@Nick_Henderson

 

My not so short summary on one response to a student question: "How to gather capital base when you are just starting out in the investment business"

 

Guy: Life is hard, you need lots of luck and things to line up...

Mohnish: Guy, you are totally wrong. It is actually very easy (class laughter). Let me show you. (To the student) What will your salary be when you graduate?

Student: huh.. (class broke out in laughter).

Mohnish: OK OK, what is the median salary of a Stanford MBA

Professor: 150K

Mohnish: Is 150K good enough for you?

Student: No, not really. Why are you asking me this hard question and putting me on the spot?

Mohnish: Well, you asked the hard question and we need to resolve this now (more laughter). How about 200K?

Student: Getting there but not quite

Mohnish: How about 300K?

Student: Closer but not there yet

Mohnish: 350K?

Student: OK, I'll take that but need to take off 50% for taxes (He was wrong here, the marginal tax rate is 50% - effective tax rate won't be 50%, but whatever).

Mohnish: OK, so you'll end with 175K a year. What will be your living expenses? (Student again squeamish, class in laughter). OK, let's say you live on 100K. Don't spend one more penny than that. Forget the BMWs. Who needs that? That anyway won't make you happy. What makes you happy is another class altogether and we won't go there yet. (I am thinking to myself the student is thinking Mohnish is nuts - all these MBA grads joined Stanford they will be living this fancy life with the BMWs and Teslas). The remaining 75K you just save. Max out your company matching 401K, IRA, Roth IRA and whatever other vehicle you have. Put it all in an index fund. How old are you?

Student: 27

Mohnish: Do it till you are 37. How much do you expect to make at 37?

Student: $2 - $5 million? (I am thinking wtf. This guy really has his head in the sand).

Mohnish: Great. At that point, I let you raise your lifestyle to 200K a year (class laughter). Also, I recommend that you marry up (more laughter).

. Your life expectancy is about 50 - 60 years more. If you just do this, you can't help but get super wealthy.

Guy: If you compound at 15%, you double every 5 years. If you compound at 11%, you compound every 7 years. Let's say you compound at 11%

Mohnish: Guy, can you do the math and tell me how much "capital" (emphasis his) our student here will have gathered (more laughter)

Student: No offense, I get the point but that is not the question. I have already taken up so much time, but let me clarify my question (I am thinking this guy is really over his head. The class is super large and there are so many people waiting to get their questions answered). You are assuming I go get another job and save up money like you are saying to invest on the side. But how does one go about into the investment business full-time and gather capital?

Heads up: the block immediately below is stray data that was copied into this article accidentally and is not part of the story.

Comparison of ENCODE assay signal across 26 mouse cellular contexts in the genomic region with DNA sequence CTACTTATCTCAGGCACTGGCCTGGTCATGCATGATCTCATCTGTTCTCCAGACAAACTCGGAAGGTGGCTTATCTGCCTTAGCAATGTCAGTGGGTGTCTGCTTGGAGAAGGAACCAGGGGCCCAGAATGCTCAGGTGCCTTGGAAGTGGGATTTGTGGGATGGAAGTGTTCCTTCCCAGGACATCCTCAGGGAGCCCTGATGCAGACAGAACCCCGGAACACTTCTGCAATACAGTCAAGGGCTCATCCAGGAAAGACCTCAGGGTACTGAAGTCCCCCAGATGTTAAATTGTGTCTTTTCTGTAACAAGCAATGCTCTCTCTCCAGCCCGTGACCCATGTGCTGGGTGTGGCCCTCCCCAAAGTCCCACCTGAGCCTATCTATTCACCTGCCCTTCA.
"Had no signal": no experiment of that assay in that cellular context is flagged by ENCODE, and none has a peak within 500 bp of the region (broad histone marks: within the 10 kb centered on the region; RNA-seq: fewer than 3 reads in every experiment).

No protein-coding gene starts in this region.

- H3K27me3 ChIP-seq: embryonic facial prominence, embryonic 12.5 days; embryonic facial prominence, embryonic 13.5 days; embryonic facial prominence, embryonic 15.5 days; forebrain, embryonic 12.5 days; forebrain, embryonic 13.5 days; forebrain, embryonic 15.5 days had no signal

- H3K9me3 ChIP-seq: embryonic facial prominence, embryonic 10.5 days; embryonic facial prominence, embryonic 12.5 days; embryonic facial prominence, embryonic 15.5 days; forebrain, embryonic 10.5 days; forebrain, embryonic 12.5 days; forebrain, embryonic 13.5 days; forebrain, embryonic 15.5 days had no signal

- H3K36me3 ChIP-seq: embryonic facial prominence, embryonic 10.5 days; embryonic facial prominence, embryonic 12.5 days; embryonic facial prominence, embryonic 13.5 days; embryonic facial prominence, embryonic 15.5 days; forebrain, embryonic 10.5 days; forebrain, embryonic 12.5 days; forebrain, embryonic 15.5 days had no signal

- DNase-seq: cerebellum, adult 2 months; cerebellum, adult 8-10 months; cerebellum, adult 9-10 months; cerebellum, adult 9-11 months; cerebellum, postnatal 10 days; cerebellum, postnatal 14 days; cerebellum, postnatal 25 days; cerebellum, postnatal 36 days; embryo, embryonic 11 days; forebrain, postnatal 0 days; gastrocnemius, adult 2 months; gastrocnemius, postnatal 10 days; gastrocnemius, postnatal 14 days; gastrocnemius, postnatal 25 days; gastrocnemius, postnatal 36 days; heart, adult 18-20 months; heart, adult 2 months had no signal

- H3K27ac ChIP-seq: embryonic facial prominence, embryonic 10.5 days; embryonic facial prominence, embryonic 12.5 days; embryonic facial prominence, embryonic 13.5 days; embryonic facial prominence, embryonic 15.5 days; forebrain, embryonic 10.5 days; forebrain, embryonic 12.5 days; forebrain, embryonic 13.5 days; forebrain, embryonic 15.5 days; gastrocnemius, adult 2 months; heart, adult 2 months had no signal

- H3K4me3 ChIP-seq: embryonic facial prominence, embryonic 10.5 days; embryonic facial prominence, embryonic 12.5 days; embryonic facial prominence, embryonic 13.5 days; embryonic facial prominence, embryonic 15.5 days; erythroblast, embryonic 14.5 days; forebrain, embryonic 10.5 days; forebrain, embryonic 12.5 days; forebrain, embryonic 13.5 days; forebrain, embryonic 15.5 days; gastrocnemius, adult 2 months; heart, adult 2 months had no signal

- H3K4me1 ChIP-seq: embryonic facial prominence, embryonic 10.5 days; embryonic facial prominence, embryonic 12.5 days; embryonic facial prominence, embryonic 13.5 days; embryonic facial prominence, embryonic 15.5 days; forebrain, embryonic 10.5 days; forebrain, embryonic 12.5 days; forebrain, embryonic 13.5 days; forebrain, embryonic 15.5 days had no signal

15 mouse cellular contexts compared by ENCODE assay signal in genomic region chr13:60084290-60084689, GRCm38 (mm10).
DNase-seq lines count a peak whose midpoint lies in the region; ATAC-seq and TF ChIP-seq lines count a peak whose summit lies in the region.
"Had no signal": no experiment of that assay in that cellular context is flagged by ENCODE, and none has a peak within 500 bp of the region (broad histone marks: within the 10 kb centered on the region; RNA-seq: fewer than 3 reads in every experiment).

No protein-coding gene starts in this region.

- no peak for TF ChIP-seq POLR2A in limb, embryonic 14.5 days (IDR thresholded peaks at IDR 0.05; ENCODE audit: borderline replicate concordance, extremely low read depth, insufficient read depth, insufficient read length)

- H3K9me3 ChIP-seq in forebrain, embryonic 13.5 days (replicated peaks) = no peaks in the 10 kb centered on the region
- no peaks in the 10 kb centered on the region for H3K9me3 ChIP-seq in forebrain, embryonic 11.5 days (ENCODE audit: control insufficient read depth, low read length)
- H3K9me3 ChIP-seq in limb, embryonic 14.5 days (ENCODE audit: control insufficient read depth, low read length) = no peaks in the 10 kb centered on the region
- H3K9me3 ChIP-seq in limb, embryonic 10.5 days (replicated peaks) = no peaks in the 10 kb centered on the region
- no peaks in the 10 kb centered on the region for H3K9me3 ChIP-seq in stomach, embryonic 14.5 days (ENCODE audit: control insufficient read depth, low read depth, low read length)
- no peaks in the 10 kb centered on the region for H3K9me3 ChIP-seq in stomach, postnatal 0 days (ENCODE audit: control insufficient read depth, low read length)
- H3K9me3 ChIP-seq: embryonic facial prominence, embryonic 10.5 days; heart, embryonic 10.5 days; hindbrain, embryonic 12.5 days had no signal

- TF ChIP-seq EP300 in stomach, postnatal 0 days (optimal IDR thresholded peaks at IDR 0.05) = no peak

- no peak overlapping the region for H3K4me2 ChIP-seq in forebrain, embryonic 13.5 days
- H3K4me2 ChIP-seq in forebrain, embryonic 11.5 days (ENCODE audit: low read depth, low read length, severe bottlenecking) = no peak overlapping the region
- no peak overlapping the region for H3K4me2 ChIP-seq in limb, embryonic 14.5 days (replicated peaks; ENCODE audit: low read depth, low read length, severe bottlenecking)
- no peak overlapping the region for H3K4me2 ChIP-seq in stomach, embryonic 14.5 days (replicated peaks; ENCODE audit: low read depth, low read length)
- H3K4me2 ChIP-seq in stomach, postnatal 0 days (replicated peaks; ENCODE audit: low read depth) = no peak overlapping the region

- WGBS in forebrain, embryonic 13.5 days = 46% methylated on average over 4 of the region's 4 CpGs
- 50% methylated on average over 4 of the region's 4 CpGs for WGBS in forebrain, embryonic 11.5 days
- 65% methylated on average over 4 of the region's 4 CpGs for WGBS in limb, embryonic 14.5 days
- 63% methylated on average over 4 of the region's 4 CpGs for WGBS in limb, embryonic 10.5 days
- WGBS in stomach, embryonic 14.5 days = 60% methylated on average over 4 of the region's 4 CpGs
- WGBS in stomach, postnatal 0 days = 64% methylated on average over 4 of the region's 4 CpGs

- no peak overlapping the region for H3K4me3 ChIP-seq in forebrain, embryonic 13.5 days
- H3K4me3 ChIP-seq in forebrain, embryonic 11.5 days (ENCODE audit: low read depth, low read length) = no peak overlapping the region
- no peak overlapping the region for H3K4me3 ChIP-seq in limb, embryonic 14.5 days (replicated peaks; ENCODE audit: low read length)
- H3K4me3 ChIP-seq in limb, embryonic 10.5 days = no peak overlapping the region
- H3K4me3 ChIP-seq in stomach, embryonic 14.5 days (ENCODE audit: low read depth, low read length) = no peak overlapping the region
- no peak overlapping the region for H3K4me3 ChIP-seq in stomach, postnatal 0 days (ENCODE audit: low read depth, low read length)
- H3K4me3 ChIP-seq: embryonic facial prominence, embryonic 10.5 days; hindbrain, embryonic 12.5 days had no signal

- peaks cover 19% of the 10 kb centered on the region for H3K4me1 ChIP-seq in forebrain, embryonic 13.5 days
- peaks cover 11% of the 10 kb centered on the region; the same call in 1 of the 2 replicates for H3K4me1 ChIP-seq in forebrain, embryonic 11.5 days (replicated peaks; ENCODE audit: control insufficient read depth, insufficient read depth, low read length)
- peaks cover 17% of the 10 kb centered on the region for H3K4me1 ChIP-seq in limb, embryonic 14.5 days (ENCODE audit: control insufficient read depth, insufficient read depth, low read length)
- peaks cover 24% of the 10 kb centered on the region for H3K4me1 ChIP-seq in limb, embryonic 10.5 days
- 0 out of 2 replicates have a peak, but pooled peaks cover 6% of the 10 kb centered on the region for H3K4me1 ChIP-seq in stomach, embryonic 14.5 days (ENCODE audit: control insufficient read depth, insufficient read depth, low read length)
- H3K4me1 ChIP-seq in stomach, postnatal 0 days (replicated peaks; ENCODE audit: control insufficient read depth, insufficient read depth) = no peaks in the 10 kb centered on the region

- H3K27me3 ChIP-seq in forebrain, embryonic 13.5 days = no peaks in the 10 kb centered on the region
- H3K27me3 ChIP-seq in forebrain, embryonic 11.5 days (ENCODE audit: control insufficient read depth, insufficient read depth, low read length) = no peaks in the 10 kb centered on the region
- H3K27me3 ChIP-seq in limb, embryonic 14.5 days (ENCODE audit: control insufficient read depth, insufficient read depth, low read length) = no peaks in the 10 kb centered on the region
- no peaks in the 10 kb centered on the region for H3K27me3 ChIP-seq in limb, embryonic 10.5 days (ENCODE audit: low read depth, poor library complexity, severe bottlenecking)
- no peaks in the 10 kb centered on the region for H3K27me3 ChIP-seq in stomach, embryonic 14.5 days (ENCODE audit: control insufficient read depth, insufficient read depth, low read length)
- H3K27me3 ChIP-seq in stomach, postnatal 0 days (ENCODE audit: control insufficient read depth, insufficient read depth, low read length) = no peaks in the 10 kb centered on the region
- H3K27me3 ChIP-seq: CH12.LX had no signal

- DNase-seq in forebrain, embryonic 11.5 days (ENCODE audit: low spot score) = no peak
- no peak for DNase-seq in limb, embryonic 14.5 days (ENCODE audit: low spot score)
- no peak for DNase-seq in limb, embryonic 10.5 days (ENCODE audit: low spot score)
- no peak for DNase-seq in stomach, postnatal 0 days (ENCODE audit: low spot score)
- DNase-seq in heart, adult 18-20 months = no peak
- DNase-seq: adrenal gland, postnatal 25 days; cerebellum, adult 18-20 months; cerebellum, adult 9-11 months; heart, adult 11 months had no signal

Mohnish: Very easy. You have a brokerage account?

Student: No (wow - this guy does not have a brokerage account, but he has all these ambitious goals. This is what a Stanford MBA does to you? Gives you an entitlement mentality?)

Mohnish: TODAY I want you to start an account. Go to www.tdameritrade.com and open an account (more laughter as he spells out the URL). Put it whatever money you have. $10,000, $100,000.. $1,000 whatever. Don't buy groceries from this account and start investing this money. 1.5 years later when you graduate, you will have a track record. Then you approach three kinds of people - Friends, Family and Fools. (very loud laughter). All three should be willing to hand you their hard earned dollars if you have a decent track record and you have this great Stanford MBA grad certificate. Let me give you one more secret from Guy and me. Investing doesn't really take that much time. I suggest you also get a day job. It's free money, take it. Believe me, that's what you want to do. You will have three things going - your day job, your savings, and the investing on the side.

Student: OK, I get the point, let's move on to the next question.

Mohnish: Have I resolved your concern?

..

 

 

It showed to me that MBA doesn't really give you wisdom or even prepare you as an investor. In fact, it is quite easy to fall trap into an entitlement mentality. Basis tenets of being frugal can go such a long way that sometimes sophisticated MBA students don't get it. This was super fun imho.

 

Sounds like this particular individual is "special" on a number of levels, but the entitlement mentality is not limited to Stanford MBAs.